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Abacus Belsize free school seeks Michael Gove’s support to move into Hampstead Police Station or Belsize Fire Station

PUBLISHED: 08:00 03 December 2012

Michael Gove MP (centre), secretary of state for education, pictured with Malcolm and Linda Grove from the Abacus Belsize free school campaign and councillors Claire-Louise Leyland and Don Williams, at the Hampstead & Kilburn Conservatives annual dinner. Picture: Nigel Sutton

Michael Gove MP (centre), secretary of state for education, pictured with Malcolm and Linda Grove from the Abacus Belsize free school campaign and councillors Claire-Louise Leyland and Don Williams, at the Hampstead & Kilburn Conservatives annual dinner. Picture: Nigel Sutton

© Nigel Sutton email pictures@nigelsuttonphotography.com

Free school campaigners in Belsize have sought education secretary Michael Gove’s support to help them secure premises in a nearby police or fire station if Boris Johnson pushes ahead with radical plans to reuse the buildings.

Campaigners setting up the new Abacus Belsize Primary School handed the MP a one page document at a Conservative dinner in Hampstead on Thursday, November 22.

It suggested that either Hampstead Police Station or Belsize Fire Station would make a good permanent home for the new school should the buildings become available.

Mayor of London Boris Johnson has announced he is seeking to support 10 free school projects across London by making public buildings available, possibly empty police or fire stations.

Malcolm Grove, 67, of the Abacus Belsize free school campaign, who handed Mr Gove the document, said: “We wanted to raise the profile of our school with Michael Gove and in that we succeeded.

“I had prepared this document simply pointing out that Boris has made this announcement about providing 10 sites. There are two of these sites on our patch, the police station and the fire station.

“We wanted to be sure that the Department for Education (DfE) was fully aware of our feelings regarding this and that we should be one of the schools bidding for these sites should they become available.”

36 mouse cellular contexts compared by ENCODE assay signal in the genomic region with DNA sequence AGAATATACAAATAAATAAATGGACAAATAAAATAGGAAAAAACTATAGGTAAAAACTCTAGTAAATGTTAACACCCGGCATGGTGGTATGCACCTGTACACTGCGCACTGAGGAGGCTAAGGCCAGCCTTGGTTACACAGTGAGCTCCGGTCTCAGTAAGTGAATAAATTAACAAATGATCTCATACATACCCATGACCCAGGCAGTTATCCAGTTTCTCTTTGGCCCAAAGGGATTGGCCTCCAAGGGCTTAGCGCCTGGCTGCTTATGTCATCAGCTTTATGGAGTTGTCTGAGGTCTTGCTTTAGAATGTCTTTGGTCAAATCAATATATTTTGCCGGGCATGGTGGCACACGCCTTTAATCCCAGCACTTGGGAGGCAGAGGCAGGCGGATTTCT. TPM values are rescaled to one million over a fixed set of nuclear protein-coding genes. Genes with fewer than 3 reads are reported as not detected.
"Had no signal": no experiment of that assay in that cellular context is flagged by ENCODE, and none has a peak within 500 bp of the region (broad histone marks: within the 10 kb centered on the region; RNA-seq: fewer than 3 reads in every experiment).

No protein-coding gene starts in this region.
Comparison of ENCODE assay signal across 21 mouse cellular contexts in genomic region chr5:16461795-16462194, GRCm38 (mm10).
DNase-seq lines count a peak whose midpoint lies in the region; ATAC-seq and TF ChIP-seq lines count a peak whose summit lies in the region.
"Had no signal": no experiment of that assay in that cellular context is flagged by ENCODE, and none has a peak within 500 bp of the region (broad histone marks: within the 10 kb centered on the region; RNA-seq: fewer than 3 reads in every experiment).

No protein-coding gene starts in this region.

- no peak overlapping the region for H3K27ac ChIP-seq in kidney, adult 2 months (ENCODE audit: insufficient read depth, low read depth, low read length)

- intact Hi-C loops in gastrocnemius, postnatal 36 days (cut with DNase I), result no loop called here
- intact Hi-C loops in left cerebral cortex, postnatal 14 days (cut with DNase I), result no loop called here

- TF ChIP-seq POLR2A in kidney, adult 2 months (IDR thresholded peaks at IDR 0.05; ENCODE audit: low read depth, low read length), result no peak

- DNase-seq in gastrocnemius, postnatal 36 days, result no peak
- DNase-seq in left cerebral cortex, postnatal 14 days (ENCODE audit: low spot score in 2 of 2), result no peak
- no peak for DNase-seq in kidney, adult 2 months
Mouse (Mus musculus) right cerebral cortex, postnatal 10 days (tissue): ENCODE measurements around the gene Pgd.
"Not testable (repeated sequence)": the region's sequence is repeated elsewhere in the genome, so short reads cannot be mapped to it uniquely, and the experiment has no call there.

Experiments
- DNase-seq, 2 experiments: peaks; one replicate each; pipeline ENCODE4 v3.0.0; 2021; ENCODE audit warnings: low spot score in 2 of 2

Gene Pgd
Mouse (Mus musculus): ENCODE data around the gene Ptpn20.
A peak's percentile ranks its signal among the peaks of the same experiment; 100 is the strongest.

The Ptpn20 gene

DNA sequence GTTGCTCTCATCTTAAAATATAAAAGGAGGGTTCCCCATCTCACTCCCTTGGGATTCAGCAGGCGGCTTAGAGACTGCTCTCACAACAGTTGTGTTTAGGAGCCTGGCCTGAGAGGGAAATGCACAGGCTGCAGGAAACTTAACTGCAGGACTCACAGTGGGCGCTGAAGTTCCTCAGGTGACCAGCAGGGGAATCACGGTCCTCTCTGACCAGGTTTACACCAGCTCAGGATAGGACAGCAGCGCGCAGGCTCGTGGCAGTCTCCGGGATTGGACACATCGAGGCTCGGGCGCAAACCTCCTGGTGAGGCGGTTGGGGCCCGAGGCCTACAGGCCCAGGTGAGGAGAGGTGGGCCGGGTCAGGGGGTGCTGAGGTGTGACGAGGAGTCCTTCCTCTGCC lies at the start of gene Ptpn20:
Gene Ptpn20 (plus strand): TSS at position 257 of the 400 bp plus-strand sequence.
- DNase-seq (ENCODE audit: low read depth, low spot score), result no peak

The DfE team working with the free school campaigners have said their bid has a “high profile” with Mr Gove and within DfE.

The group has been working to bring a new school to Belsize to meet a shortfall of primary places for five years and Abacus Belsize Primary free school won DfE backing last year.

It is due to open with a single form entry of 30 children in 2013 and will eventually take 210 pupils.

Campaigners are currently working with DfE to secure temporary premises within walking distance of Belsize, but believe the police station or fire station could provide a good permanent home under the Mayor of London’s proposals.

Hampstead police station is believed to be the more viable of the two buildings as police sources say it could be empty as early as this Christmas.

But campaigners stressed they are not looking to push out police or fire services and that they would happily consider keeping a police presence on any new school site.

Mr Gove did not read the document at the dinner but said: “Everyone I’ve talked to so far is hugely enthusiastic about the growth of free schools. Of course people who are engaged in the free school movement want access to the best possible sites and that’s why it’s so fantastic that Boris Johnson has said that he’s going to do everything he can to ensure that we have the best possible sites available for free schools.”

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